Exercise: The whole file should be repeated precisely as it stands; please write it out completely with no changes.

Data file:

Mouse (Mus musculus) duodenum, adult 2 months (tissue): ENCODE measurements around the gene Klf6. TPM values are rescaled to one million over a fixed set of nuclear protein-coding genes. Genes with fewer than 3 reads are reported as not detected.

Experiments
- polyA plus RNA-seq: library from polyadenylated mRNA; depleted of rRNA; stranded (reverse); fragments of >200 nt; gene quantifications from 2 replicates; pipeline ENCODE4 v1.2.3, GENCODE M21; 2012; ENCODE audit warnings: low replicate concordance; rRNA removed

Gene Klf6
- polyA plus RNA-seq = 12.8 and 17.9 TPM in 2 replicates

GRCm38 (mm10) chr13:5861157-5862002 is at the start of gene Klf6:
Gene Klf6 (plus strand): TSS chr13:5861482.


Mouse (Mus musculus) duodenum, adult 2 months (tissue): ENCODE measurements around the gene Klf6. TPM values are rescaled to one million over a fixed set of nuclear protein-coding genes. Genes with fewer than 3 reads are reported as not detected.

Experiments
- polyA plus RNA-seq: library from polyadenylated mRNA; depleted of rRNA; stranded (reverse); fragments of >200 nt; gene quantifications from 2 replicates; pipeline ENCODE4 v1.2.3, GENCODE M21; 2012; ENCODE audit warnings: low replicate concordance; rRNA removed

Gene Klf6
- polyA plus RNA-seq = 12.8 and 17.9 TPM in 2 replicates

GRCm38 (mm10) chr13:5861157-5862002 is at the start of gene Klf6:
Gene Klf6 (plus strand): TSS chr13:5861482.